Objective/Background: Sickle cell anemia (SCA) is associated with increased levels of extracellular heme, which is a key mediator of inflammation in this condition. Despite abundant evidence supporting this concept in cell and animal models, few studies addressed the association between heme levels and the development and severity of acute vaso-occlusive crises (VOC) in humans. Methods: A cross-sectional study was conducted in patients with acute VOC. Total extracellular heme levels were measured in both plasma and serum at admission and after convalescence, and correlated with other clinical and laboratory markers of SCA severity. Results: A total of 28 episodes of VOC in 25 patients were included. Heme levels were similar between admission and convalescence, and correlated with the difference between pre and post hemoglobin, and SCA severity estimated by a composite score of clinical and laboratory markers. Heme levels were neither associated with VOC severity nor with markers of hemostasis activation, and were similar to those reported in an independent population of SCA patients at steady state.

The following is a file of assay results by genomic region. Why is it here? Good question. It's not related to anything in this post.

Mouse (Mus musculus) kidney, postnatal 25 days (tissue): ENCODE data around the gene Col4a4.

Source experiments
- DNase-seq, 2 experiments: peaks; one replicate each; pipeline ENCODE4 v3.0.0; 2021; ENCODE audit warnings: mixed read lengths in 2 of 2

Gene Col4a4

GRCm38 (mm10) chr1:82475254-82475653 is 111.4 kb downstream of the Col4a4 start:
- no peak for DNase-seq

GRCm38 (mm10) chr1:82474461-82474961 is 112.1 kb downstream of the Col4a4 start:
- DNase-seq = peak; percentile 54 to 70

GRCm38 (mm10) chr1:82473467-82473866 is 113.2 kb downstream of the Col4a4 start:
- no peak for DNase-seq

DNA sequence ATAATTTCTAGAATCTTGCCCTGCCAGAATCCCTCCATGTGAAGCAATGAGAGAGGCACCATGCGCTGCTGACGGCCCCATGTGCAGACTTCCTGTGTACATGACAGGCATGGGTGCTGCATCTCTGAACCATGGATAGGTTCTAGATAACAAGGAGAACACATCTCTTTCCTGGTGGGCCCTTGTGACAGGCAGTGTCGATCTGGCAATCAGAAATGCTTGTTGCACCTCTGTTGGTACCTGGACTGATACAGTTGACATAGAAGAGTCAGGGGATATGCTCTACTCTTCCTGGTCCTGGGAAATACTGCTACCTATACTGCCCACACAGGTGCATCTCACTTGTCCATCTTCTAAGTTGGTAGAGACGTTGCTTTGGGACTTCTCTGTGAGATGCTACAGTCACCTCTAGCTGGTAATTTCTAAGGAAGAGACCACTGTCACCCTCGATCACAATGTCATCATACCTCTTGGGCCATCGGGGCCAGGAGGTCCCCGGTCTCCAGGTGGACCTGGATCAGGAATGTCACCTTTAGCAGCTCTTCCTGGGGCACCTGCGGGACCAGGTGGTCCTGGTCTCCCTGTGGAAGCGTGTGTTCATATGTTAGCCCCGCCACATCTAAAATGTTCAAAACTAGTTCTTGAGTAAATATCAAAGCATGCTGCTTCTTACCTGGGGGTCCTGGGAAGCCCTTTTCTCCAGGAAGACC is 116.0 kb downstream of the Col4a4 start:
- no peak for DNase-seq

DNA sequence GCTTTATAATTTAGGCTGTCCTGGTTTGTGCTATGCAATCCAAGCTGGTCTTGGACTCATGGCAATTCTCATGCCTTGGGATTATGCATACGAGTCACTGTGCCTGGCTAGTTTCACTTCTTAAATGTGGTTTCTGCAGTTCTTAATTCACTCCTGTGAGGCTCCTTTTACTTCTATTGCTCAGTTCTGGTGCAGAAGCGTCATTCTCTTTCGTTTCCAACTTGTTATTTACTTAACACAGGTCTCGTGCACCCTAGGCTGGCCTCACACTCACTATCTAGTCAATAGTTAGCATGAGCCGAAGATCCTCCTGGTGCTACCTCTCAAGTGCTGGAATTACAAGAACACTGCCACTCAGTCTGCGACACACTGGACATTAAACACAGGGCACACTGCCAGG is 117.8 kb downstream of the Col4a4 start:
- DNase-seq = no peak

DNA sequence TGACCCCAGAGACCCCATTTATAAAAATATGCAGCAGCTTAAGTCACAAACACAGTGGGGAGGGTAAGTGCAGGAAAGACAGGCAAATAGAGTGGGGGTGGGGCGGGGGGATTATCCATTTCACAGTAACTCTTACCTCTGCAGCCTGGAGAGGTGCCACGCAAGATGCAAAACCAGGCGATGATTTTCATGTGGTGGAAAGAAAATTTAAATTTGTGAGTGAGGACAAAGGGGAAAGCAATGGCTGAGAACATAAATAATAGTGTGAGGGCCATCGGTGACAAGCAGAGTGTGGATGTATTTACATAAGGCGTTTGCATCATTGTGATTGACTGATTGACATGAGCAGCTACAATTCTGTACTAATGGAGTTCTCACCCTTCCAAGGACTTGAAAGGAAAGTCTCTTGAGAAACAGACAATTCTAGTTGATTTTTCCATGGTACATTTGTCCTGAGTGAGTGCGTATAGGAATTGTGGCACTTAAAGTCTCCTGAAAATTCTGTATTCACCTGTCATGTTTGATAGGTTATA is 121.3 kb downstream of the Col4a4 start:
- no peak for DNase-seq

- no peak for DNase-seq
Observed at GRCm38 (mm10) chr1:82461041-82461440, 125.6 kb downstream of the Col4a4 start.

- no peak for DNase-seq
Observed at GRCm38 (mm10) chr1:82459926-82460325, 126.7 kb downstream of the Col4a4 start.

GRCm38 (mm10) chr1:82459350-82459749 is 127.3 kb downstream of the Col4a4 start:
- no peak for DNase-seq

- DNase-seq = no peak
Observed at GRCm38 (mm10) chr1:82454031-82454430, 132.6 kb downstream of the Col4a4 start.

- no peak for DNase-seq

Discussion: Acute VOC are not characterized by significant increases in total extracellular heme levels. Studies measuring the fraction of free extracellular heme unbound to proteins are warranted to further refine our understanding of the role of heme in acute VOC.